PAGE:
- … you used an annual account review to not only hear what you are doing right, but what you are doing wrong? There is always room for improvement and unless you seek out the negative and constantly work to earn the customer’s business, there will be room for a competitor to exploit and thus replace you as the incumbent printer.
Sales objections are another form of negative information that require your attention. Wikipedia brilliantly defines an objection as, “A request for more information.” Seen in that light, an opportunity arises. Seen as a stiff-arm, they can shut you down entirely.
“Your price is too high.” “We already have a vendor.” Run away from these statements and the quest is over. Run towards them with more information and you accept the challenge that comes with being a salesperson.
Don’t Sell on Price
Of course your price is too high. If price is your lead sled dog, expect constant failure. Solve the problem and earn the order. The problem is not that they are spending too much on their print. The problem is something else. Solve that and you will have earned a profitable order in the process and a loyal customer.
Of course they already have a vendor. Is it your expectation that they will rejoice when a print salesperson walks in the door? What is different about you? What can you do for them that’s not already being done? Expect the negative. Prepare for it. For as sure as McDonald’s sells hamburgers, it’s coming your way.
Interestingly, nearly every successful salesperson will say some version of, “Getting here was a lot harder than I thought. In fact, had I known how difficult it was going to be, I might not have tried.” Some even add, “And while I had encouragement along the way, I was especially motivated because someone told me I’d never make it.”
An Inner Drive to Succeed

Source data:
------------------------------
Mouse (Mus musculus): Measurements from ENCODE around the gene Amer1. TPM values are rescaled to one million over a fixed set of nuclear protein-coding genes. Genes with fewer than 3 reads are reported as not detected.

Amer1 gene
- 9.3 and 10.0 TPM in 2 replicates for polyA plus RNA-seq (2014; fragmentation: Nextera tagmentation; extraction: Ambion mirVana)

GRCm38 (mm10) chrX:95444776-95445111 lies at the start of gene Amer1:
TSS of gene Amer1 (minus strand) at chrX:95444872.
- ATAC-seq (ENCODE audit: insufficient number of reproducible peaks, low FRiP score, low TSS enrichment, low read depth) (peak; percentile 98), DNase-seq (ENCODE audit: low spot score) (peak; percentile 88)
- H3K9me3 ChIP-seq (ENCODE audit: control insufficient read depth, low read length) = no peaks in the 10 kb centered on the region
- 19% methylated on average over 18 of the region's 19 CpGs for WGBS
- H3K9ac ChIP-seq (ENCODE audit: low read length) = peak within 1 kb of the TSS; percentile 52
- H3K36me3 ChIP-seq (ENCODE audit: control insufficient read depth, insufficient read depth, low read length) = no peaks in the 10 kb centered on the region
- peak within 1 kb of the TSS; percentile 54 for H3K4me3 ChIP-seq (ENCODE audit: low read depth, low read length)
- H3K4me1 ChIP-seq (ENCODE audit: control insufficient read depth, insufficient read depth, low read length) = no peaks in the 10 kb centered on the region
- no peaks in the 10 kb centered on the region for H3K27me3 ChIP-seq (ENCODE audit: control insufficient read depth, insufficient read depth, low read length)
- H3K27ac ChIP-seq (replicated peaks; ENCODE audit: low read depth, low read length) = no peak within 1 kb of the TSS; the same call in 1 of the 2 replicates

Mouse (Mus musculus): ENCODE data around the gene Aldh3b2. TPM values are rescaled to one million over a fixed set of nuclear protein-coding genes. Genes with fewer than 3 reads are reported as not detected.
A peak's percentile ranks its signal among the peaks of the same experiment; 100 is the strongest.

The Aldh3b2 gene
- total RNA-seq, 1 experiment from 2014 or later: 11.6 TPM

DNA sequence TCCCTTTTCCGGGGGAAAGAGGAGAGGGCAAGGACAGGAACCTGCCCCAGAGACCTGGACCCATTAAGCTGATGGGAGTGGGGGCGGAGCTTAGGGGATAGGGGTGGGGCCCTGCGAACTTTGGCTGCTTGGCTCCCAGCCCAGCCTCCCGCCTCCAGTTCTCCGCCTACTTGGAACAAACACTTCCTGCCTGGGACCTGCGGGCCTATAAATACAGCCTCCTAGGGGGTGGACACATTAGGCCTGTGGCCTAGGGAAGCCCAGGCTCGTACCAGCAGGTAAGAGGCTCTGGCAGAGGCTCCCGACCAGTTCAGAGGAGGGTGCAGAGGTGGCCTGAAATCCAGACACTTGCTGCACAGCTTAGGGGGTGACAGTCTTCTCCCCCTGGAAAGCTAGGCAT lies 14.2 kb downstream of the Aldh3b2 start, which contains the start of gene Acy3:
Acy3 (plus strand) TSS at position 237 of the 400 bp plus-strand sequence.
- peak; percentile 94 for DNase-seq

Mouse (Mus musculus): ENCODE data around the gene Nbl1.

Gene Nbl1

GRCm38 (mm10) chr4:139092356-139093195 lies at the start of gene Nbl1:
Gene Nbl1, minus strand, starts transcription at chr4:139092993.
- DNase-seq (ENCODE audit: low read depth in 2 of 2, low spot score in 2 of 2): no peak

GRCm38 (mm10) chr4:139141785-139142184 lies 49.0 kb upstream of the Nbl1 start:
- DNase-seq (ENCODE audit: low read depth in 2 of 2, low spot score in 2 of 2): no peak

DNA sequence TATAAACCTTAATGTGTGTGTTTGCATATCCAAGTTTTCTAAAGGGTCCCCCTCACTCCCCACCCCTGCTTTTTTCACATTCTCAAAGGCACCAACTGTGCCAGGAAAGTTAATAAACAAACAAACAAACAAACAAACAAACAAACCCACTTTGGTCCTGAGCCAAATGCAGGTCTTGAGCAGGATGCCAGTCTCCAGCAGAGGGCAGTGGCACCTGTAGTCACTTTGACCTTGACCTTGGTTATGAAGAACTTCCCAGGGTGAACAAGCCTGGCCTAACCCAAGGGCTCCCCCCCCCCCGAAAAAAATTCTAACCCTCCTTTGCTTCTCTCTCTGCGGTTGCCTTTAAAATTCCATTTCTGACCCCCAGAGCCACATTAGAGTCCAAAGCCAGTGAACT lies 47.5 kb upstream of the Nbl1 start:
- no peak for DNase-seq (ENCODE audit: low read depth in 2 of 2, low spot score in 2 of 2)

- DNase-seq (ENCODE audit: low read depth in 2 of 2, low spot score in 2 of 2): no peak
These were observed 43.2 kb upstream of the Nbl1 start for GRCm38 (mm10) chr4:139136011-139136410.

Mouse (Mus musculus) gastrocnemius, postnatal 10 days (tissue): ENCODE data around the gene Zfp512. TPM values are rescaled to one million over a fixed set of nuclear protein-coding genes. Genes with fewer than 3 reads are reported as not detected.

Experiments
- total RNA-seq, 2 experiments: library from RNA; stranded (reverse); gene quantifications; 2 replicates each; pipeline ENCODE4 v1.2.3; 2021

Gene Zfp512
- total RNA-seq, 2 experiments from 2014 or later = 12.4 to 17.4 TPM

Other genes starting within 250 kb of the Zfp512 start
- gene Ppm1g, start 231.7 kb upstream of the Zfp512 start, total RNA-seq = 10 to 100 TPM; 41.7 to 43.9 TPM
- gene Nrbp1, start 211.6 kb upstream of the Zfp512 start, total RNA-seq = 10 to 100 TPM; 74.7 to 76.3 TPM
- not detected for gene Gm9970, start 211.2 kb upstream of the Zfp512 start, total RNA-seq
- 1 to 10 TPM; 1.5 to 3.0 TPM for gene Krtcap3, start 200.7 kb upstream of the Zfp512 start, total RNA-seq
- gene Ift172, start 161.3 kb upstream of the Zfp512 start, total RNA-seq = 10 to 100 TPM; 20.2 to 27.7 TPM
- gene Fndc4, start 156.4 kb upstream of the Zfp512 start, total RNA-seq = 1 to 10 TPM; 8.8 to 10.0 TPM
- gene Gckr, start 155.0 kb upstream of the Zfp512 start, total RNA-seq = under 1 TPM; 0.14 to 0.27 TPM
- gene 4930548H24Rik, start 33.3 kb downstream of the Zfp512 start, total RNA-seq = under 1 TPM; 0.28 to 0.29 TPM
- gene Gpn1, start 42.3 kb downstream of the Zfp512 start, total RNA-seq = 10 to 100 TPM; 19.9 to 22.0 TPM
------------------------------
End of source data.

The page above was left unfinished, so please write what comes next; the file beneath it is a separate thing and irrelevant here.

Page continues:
Perhaps you, too, have been told, “You can’t” or “You won’t” or the ultimate, “In fact, you’ll never ...” These words are punishing blows to the ego. They can deflate the soul or they can ignite the fire. It’s your choice.
Don Miguel Ruiz, author of “The Four Agreements,” would tell you not to take these words personally. To do so drinks their poison. Instead, use them to fuel your success. However, he would also tell you to hear the compliments - the positive - but not take them personally either.
Rejection can become a building block to your success. Imagine two framed pieces of paper in your office. On the wall hangs both the Salesperson of the Year award you received and a rejection letter from a company that is now your biggest competitor. The former makes you proud. The latter stirs a negative emotion, something that you tap into when self-doubt creeps in.
It’s the chip on Tom Brady’s shoulder - the fact that he was passed over his entire career and remembering that he was drafted 199th in the sixth round - that drives the G.O.A.T. Thirty-one NFL teams ignored him, a fact that haunts both parties. For a time, Google even answered the question, “Who owns the Jets?” with, “Tom Brady.” Ouch.
Where is your upside of negative? How can you use the bad for good? Loss, disappointment and defeat. These experiences can be the reason for your failure or your success. Use them to explain or use them to motivate. It’s your call.